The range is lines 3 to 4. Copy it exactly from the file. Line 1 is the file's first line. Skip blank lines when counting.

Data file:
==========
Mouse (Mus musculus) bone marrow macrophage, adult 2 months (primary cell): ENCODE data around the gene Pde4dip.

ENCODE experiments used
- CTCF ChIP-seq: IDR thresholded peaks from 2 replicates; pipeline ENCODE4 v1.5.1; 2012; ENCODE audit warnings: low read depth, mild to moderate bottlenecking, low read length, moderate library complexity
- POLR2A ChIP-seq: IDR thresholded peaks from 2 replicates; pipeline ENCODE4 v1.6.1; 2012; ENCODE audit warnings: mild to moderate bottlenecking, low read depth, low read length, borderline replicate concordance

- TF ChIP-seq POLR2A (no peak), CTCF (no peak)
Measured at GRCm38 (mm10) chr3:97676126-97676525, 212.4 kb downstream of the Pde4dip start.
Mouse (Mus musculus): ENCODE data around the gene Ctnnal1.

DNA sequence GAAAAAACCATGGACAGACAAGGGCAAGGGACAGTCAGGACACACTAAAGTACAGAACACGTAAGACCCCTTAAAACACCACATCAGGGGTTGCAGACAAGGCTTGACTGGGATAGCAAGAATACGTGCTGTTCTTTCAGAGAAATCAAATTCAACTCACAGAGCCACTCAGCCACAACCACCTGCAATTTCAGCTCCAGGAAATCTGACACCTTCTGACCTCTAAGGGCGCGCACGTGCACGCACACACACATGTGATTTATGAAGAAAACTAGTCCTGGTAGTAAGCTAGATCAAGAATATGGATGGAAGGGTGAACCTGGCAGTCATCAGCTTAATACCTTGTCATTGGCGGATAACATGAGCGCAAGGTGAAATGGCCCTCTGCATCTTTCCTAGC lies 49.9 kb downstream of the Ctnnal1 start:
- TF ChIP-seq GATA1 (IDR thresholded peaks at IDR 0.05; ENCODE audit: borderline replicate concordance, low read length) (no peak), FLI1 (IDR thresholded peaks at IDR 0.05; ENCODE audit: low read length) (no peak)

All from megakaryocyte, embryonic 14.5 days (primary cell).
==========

- CTCF ChIP-seq: IDR thresholded peaks from 2 replicates; pipeline ENCODE4 v1.5.1; 2012; ENCODE audit warnings: low read depth, mild to moderate bottlenecking, low read length, moderate library complexity
- POLR2A ChIP-seq: IDR thresholded peaks from 2 replicates; pipeline ENCODE4 v1.6.1; 2012; ENCODE audit warnings: mild to moderate bottlenecking, low read depth, low read length, borderline replicate concordance